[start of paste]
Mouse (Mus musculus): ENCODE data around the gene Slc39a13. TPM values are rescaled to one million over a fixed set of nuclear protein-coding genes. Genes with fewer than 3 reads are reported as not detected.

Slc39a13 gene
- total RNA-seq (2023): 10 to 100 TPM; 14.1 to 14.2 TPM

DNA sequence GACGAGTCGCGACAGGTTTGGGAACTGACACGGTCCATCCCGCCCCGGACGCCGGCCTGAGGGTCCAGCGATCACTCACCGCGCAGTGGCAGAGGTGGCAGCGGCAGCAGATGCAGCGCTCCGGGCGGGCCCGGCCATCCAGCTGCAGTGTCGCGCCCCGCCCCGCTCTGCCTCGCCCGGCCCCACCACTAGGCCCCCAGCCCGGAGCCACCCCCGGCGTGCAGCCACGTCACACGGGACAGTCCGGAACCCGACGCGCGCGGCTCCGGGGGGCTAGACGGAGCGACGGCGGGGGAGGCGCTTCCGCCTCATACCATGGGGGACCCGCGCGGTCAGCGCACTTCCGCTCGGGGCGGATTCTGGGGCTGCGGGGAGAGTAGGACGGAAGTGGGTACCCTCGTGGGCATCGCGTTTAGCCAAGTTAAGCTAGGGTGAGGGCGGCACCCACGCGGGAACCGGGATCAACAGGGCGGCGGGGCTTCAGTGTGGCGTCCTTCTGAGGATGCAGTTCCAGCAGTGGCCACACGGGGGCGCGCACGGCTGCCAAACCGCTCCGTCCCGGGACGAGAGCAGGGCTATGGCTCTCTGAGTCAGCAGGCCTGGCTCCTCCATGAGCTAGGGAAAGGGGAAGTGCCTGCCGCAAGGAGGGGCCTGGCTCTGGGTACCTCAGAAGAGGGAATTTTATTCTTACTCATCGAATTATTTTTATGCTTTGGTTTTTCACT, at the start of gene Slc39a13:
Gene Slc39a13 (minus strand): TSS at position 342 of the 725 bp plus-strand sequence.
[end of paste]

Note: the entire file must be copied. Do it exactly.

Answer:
Mouse (Mus musculus): ENCODE data around the gene Slc39a13. TPM values are rescaled to one million over a fixed set of nuclear protein-coding genes. Genes with fewer than 3 reads are reported as not detected.

Slc39a13 gene
- total RNA-seq (2023): 10 to 100 TPM; 14.1 to 14.2 TPM

DNA sequence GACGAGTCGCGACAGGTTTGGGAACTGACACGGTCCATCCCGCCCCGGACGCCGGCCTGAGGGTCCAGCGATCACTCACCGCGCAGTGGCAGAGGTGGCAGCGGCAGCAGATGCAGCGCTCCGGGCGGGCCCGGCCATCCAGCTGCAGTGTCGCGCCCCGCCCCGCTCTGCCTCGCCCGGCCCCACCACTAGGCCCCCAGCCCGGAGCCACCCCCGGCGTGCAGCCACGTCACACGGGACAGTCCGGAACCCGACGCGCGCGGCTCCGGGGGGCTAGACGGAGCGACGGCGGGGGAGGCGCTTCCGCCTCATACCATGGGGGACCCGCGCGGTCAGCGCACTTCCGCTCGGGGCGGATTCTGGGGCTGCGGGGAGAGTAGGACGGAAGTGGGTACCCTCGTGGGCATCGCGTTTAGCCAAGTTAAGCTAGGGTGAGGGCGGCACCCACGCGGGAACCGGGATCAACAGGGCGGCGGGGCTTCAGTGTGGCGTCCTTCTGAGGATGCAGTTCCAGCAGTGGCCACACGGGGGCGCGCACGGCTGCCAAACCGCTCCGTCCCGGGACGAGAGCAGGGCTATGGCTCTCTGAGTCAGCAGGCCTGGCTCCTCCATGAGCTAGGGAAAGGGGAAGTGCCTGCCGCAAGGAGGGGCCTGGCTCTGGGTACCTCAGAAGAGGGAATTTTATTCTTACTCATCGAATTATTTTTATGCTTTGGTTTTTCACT, at the start of gene Slc39a13:
Gene Slc39a13 (minus strand): TSS at position 342 of the 725 bp plus-strand sequence.